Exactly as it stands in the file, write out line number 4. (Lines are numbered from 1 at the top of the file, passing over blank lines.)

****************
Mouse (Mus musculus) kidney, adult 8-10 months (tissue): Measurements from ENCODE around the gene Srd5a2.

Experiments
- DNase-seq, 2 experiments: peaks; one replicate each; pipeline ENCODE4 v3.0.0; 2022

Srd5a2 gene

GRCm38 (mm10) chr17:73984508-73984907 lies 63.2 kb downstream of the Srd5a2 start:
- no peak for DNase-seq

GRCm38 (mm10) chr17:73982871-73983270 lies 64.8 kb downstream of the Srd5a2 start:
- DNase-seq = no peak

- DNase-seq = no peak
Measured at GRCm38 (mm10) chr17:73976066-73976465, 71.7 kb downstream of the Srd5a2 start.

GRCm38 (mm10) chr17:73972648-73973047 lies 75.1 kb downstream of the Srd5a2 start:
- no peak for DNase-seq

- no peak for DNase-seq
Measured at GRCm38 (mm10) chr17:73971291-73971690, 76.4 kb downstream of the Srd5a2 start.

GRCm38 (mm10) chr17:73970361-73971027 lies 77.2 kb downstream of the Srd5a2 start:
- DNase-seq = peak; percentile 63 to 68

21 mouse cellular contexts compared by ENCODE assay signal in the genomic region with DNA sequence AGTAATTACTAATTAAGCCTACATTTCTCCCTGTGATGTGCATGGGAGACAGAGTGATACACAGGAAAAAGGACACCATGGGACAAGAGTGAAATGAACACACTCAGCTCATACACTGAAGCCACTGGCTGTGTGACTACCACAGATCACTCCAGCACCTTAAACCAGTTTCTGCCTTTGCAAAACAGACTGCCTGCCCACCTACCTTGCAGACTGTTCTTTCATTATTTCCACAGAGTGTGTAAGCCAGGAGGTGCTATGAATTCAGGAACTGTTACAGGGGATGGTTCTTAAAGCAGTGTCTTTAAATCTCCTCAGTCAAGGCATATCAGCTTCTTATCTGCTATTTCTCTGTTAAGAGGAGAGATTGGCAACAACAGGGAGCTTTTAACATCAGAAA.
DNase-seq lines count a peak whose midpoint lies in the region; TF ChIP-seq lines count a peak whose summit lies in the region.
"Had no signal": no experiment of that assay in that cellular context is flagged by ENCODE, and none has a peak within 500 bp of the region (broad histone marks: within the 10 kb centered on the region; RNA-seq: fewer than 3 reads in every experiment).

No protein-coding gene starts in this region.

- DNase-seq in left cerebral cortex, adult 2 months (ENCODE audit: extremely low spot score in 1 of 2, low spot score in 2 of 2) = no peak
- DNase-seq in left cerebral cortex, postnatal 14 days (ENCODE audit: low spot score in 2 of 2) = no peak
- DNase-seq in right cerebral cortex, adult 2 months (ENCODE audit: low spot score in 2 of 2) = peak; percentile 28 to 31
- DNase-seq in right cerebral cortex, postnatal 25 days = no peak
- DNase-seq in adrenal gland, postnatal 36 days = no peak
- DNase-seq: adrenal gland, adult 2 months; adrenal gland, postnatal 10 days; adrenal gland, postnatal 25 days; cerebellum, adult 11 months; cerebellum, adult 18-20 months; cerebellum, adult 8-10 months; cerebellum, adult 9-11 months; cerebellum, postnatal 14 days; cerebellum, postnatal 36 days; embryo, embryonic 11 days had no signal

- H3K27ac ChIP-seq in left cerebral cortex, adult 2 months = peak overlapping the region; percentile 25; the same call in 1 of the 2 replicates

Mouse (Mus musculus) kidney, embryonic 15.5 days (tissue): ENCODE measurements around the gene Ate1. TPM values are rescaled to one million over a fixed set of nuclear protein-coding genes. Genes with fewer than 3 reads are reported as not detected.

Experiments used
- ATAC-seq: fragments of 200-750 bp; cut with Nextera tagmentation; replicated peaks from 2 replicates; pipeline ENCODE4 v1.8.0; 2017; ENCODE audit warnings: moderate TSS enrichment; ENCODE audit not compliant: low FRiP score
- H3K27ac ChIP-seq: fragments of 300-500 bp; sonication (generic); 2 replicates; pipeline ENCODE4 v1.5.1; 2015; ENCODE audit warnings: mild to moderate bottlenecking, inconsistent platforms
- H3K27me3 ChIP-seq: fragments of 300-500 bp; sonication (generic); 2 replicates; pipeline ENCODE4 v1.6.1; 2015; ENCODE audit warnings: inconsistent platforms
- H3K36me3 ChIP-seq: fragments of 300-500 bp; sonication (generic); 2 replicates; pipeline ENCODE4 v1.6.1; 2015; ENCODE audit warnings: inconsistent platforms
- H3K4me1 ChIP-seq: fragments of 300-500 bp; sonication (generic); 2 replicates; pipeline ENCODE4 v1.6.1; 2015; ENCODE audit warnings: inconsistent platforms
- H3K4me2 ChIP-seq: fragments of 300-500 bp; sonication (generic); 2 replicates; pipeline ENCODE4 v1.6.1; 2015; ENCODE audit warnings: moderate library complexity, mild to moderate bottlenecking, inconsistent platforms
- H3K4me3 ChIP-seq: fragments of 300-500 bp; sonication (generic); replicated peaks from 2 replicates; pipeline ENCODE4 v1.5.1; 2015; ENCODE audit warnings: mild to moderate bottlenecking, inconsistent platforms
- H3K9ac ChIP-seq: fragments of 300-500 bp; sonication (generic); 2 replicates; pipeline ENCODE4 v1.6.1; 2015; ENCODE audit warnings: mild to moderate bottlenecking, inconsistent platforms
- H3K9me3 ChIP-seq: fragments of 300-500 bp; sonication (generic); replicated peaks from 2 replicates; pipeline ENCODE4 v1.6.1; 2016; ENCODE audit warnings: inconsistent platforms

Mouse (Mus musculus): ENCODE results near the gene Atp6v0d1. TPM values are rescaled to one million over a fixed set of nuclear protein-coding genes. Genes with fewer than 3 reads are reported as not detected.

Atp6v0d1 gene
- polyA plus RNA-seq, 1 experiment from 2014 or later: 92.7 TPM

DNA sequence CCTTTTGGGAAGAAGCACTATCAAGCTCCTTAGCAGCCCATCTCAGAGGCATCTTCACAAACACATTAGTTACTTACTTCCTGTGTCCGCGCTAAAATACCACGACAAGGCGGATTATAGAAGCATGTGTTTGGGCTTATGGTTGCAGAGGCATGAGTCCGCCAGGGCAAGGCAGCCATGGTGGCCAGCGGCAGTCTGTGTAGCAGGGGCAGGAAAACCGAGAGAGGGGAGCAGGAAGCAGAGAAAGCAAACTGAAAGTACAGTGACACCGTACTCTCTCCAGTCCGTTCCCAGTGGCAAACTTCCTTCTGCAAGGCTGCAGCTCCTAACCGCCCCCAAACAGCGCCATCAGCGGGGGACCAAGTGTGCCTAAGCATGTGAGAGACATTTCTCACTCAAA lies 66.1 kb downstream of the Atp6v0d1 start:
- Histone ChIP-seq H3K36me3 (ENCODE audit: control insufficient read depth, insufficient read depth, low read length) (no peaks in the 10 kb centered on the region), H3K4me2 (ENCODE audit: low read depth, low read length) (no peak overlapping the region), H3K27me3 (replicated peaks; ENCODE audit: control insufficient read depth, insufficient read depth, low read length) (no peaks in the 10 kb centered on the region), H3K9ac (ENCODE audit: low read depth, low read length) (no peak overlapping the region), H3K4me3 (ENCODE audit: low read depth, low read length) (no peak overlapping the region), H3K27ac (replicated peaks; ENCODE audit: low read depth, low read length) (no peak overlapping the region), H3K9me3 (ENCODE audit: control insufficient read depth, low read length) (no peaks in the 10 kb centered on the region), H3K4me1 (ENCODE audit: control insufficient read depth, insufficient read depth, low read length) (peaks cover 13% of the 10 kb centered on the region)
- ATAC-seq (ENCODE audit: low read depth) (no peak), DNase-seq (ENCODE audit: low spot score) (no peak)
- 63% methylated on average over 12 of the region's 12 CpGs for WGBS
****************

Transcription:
Srd5a2 gene